Found in virtually every ecological niche, fungi are key organisms to the environment and our lives. From nutrient recyclers, decomposers and beneficial symbiotic partners with plants and animals to food and medicine providers, they can also represent a devastating threat to ecosystems, our food resources and even to our health. Nevertheless, we still suffer from inadequate sampling and study of the kingdom Fungi in many parts of the world. Whereas 135,000 species of fungi have been described worldwide so far (Hibbett et al. 2016), the most widely accepted estimation of the total number of species remains at 3 million (Hawksworth 2012). With most fungal species yet to be discovered, the extent of the importance of fungi is most likely underestimated. This is the case for Colombia, and specifically in the region of Boyacá, a virgin land for fungal exploration. Moreover, with major environmental threats such as climate change, we may be losing fungal species to extinction before we even discover them in understudied areas like Boyacá. Fungal research in Colombia could unveil similar diversity patterns as a recent study in southern South America (Truong et al. 2017). Just a 50-day fungal inventory revealed up to 308 potentially new species not previously included in the global sequence repositories.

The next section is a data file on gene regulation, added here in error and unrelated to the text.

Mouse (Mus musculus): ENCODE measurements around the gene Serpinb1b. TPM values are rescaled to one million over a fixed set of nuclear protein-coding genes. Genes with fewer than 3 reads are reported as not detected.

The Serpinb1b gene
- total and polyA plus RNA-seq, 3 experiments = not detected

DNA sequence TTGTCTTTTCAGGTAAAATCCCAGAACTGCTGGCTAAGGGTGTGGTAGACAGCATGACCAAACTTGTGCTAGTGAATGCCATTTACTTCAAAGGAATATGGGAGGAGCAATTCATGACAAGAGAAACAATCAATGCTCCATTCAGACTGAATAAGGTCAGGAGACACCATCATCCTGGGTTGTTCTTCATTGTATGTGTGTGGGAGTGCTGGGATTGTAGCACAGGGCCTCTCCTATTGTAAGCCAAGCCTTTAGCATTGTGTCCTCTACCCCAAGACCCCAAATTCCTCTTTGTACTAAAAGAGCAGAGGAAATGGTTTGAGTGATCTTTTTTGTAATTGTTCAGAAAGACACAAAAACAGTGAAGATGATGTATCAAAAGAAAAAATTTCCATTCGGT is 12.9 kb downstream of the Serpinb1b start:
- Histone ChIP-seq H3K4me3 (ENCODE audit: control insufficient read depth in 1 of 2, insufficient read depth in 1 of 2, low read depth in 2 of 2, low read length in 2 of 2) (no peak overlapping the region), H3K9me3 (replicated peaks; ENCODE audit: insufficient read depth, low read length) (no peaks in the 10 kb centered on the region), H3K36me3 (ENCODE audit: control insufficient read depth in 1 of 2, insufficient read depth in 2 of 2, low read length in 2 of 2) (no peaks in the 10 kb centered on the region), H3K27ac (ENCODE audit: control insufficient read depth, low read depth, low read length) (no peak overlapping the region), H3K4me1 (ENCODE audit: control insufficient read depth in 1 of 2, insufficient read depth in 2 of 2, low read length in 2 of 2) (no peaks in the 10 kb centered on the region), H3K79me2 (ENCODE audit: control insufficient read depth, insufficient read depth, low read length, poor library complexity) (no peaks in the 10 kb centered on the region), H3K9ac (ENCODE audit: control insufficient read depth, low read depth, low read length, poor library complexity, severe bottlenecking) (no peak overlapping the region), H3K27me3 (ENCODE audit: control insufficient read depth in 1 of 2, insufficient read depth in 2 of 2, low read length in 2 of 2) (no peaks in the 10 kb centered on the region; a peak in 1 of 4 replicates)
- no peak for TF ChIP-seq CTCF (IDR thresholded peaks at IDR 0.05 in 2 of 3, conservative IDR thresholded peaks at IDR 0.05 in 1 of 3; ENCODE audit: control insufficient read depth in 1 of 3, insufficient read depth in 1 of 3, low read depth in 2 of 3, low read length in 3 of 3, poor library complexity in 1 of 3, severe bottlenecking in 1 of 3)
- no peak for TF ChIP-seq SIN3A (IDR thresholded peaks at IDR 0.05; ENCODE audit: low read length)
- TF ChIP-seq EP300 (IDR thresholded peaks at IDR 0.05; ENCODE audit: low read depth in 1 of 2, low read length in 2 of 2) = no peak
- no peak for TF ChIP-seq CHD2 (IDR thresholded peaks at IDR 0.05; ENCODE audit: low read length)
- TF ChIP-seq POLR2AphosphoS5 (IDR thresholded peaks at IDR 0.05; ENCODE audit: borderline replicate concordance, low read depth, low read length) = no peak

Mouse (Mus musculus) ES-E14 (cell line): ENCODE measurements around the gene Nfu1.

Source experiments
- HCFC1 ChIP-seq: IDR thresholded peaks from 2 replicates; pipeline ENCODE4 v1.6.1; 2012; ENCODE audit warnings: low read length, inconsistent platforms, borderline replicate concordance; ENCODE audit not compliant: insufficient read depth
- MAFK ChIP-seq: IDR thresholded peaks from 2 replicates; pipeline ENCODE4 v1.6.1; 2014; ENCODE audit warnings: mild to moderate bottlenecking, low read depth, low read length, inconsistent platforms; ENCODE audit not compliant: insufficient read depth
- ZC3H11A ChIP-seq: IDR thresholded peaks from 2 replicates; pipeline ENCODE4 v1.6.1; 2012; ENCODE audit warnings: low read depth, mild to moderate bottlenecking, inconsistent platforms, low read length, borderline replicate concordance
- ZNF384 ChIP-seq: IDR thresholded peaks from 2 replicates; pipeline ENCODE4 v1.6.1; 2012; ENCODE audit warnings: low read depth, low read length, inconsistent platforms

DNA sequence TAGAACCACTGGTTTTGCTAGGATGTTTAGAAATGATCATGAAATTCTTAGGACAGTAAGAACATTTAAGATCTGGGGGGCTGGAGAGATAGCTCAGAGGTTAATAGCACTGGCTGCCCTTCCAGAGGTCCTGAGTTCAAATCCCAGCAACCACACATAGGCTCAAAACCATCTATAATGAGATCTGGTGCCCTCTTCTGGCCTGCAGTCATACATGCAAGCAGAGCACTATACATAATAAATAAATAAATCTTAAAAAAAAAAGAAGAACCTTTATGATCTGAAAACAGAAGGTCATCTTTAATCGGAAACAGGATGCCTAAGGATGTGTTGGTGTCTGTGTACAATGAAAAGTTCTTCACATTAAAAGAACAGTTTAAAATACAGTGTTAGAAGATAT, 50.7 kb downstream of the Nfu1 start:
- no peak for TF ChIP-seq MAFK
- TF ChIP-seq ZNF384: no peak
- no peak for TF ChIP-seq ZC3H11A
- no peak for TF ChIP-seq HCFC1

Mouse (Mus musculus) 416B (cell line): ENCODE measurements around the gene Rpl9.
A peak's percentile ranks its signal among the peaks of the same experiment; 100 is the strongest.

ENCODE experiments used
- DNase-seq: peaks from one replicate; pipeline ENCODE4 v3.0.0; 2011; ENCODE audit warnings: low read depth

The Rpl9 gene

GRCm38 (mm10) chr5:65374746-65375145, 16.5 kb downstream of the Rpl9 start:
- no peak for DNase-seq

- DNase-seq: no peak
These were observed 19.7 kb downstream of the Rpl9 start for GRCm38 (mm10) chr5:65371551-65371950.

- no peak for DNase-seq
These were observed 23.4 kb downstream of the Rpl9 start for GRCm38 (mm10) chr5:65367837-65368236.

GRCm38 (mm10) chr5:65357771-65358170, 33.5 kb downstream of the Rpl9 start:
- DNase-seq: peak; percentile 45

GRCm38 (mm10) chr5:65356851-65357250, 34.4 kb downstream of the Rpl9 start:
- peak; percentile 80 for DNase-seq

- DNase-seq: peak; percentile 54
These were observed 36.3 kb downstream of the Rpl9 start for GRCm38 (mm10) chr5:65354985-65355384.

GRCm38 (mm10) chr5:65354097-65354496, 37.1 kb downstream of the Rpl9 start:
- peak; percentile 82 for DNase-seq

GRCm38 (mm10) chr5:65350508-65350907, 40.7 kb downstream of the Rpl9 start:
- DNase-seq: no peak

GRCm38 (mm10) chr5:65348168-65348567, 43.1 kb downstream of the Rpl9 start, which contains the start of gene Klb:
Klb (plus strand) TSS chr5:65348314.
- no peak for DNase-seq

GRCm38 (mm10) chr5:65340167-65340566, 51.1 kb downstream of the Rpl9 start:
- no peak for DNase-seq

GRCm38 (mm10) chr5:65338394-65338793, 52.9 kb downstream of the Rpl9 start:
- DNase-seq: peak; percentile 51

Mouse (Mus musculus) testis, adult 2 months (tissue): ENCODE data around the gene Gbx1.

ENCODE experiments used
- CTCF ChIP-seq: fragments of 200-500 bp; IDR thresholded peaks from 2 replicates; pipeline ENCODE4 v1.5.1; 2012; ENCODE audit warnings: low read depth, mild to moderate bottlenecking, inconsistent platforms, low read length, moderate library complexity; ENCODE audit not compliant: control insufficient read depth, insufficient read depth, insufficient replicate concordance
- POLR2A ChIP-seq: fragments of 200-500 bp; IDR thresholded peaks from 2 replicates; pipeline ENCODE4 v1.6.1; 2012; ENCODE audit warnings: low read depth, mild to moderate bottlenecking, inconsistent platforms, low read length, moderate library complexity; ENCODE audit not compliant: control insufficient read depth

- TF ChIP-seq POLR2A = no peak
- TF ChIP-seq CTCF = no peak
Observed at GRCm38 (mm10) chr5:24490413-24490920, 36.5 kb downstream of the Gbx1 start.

Our Aims in Boyacá
For the first time, this project aims to close the gap and assess the unknown fungal diversity in the department of Boyacá, Colombia, by using a field-to-lab approach, merging expeditions, standard barcoding techniques, genomic approaches, and newly developed methods to sequence in the field, with traditional specimen-based identification methods, building on the long-standing expertise in mycology at Kew as well as the expertise in genetic methods at the Alexander von Humboldt Biological Resources Research Institute in Colombia. Moreover, at a time when fungal biologists and mycology training are decreasing in most academic institutions, we seek to provide training of local researchers in new techniques as well as in general fungal diversity and taxonomy.